Turbine decision won’t come until springThe possibility of using the wind to supply electricity at the future East Ridge High School is being explored, but a final determination of whether to build a wind turbine on the campus is still a ways off, School District 833 officials said this week.
By: Hank Long, Woodbury Bulletin
The possibility of using the wind to supply electricity at the future East Ridge High School is being explored, but a final determination of whether to build a wind turbine on the campus is still a ways off, School District 833 officials said this week.
Earlier this month school district officials met with Woodbury officials to discuss district’s exploration phase of building the tower on the school campus, but did not discuss seeking funding mechanisms from the city. The school is currently under construction and slated to open fall 2009.
At the Jan. 16 Woodbury City Council workshop, district officials presented the basic concepts of what the wind turbine might look like, where it would be built and how much power it would actually supply to the school. But Supt. Tom Nelson did not say the decision to build the turbine depends on whether the city agrees to use its bonding authority to fund the project, which was reported in the Jan. 23 edition of the Woodbury Bulletin.
The city and school district have never held official discussions regarding the funding of the project, said Dwight Picha, Woodbury community development director.
“There have been no discussions about the bonding for that turbine,” Picha said.
Nelson said the school district is currently exploring the possibility of pursuing state and federal grants as funding sources for the turbine and will come to a determination this spring whether the project is feasible.
“The first thing we have to look at ‘Is it economically viable?’” Nelson said. “We want to know what’s the payback on (wind turbine) and does it makes sense economically.”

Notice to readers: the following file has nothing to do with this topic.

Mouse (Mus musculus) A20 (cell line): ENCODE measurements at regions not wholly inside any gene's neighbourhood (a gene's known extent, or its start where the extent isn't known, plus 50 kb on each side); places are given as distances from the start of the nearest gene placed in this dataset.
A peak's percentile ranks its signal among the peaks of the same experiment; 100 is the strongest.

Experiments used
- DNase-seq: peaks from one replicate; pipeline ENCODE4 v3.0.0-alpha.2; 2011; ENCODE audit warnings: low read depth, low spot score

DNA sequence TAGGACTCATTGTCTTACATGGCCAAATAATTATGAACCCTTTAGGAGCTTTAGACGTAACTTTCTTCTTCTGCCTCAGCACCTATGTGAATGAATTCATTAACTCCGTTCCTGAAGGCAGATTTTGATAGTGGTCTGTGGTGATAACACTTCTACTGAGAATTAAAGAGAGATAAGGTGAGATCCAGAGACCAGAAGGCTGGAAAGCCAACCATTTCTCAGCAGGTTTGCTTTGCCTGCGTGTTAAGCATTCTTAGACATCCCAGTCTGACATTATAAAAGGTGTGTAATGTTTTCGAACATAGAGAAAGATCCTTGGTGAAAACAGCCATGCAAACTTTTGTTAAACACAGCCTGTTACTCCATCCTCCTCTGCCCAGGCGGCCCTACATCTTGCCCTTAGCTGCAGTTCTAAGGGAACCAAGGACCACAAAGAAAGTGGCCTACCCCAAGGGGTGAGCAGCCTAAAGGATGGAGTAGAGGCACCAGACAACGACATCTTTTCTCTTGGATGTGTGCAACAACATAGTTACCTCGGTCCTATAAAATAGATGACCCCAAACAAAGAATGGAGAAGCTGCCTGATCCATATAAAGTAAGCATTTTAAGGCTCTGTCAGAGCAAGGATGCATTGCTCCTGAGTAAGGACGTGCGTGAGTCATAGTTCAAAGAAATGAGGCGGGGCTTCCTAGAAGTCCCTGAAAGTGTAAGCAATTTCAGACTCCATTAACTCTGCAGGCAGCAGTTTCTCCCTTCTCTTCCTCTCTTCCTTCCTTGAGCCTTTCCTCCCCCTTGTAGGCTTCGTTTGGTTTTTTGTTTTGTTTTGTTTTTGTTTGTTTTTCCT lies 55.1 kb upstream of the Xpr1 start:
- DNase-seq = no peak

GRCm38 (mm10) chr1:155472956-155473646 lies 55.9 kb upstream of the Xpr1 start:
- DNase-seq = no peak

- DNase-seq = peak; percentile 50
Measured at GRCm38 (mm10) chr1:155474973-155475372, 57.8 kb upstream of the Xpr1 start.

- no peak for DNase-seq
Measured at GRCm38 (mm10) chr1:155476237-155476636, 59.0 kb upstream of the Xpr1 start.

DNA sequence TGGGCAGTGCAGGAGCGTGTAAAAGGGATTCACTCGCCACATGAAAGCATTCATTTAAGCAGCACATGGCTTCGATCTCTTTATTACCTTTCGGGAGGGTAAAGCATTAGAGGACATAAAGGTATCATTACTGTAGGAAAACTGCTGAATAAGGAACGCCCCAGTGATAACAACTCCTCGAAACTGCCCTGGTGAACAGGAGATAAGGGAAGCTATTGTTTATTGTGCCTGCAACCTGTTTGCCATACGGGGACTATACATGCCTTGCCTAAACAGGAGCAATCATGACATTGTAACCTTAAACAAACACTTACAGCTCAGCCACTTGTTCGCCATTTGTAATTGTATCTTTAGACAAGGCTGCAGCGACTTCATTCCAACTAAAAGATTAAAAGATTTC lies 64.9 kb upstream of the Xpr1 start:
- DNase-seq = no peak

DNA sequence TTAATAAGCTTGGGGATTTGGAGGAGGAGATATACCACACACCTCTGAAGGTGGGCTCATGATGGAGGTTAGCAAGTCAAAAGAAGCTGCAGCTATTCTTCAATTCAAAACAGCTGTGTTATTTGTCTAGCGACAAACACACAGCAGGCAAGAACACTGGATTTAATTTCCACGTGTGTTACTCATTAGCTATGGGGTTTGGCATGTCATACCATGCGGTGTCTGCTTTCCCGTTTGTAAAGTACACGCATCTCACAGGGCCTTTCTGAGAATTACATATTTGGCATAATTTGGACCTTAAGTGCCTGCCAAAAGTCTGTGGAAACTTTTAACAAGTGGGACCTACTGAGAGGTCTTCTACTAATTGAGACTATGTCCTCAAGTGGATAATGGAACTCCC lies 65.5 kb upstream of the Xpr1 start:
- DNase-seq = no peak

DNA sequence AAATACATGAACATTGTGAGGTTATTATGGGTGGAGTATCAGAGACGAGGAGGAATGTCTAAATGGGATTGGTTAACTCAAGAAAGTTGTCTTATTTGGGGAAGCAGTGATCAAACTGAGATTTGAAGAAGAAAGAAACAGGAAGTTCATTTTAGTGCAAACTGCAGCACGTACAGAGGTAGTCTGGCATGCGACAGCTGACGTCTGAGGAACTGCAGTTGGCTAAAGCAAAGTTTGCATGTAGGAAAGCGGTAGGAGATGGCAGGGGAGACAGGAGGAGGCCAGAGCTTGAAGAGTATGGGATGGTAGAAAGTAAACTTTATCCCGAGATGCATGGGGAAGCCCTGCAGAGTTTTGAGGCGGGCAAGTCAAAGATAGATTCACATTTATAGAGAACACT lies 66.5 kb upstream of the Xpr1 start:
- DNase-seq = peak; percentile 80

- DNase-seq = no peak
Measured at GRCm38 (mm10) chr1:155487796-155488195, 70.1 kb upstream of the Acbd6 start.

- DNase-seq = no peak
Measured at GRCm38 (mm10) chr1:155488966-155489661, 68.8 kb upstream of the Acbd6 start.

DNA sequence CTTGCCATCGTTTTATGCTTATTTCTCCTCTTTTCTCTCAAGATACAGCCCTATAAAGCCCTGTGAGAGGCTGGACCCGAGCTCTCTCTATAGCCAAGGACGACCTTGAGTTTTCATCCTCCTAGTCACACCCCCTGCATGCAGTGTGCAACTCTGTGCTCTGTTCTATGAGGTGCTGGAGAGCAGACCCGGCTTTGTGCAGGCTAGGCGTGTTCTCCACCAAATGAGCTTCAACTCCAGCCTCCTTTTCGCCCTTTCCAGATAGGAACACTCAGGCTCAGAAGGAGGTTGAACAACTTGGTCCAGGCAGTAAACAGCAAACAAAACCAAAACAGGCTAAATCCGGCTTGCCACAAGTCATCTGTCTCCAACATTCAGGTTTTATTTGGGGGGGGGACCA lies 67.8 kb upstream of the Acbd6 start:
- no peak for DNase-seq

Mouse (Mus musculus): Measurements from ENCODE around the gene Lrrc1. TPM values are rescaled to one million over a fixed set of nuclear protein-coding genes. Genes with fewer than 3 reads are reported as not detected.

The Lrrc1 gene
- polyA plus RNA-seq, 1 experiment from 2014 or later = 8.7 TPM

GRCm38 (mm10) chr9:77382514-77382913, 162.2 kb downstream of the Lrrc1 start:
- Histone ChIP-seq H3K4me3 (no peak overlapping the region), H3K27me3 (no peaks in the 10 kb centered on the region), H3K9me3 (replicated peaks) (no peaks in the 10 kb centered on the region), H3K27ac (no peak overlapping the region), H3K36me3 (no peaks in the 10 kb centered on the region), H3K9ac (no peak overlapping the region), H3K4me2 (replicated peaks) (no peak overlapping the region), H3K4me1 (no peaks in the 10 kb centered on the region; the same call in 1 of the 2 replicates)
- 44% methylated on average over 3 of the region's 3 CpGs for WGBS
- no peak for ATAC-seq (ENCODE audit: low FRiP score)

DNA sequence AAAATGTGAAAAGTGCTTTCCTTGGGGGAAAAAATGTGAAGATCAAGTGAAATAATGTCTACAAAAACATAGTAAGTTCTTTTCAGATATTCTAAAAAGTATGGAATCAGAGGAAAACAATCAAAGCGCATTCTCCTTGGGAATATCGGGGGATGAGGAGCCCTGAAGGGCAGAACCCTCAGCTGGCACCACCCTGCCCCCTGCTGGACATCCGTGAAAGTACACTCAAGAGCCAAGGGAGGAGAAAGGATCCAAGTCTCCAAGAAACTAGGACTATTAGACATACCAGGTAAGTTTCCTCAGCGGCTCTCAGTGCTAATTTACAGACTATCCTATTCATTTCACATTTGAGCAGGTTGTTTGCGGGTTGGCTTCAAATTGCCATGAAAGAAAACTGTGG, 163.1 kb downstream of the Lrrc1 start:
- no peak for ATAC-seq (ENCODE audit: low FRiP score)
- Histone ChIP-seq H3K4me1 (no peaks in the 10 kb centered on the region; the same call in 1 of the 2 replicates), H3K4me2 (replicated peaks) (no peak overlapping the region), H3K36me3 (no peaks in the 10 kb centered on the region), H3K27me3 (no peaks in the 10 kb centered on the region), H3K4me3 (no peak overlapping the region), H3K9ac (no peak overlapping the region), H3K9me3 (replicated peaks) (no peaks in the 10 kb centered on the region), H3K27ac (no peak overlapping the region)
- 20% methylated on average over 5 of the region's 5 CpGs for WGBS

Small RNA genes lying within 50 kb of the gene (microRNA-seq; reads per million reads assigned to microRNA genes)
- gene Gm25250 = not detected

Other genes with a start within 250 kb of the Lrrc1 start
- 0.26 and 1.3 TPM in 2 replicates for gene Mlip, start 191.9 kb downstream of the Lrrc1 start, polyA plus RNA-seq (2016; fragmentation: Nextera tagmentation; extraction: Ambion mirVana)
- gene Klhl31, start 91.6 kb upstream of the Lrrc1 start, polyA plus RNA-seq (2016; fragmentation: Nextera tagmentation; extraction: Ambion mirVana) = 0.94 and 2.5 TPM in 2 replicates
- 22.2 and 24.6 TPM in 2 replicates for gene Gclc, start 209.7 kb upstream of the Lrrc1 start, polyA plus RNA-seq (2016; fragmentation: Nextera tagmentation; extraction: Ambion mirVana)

“The second question we have to ask is ‘Does it move us toward renewable energy?’
The school district is expected to answer those questions some time in April, Nelson said.
If the district does move ahead with formal plans to build a wind turbine on the East Ridge High School campus, the city of Woodbury would most likely require the project to be approved independently by the city, Picha said.
“A separate planning application for the wind turbine would have to be made if (the district) were to go ahead with it,” Picha said.
The city also has plans to look at other communities in the Twin Cities that have wind towers and the accompanying approval processes. Picha said the city currently does not have an ordinance addressing wind turbines, and may draft one after it explores how other cities have gone about approving the building of such structures.
Nelson said any decision to move forward with a proposal is at least three months away, but said district officials are cautiously optimistic on the impact a wind turbine at East Ridge High School could have for the community.
“I think (building a wind turbine) is a positive environmental statement for a school district or state or any entity to make,” Nelson. “It’s something we need to be looking at and exploring and I think it would be a great example for the whole area and school districts in general if we could accomplish something like that.”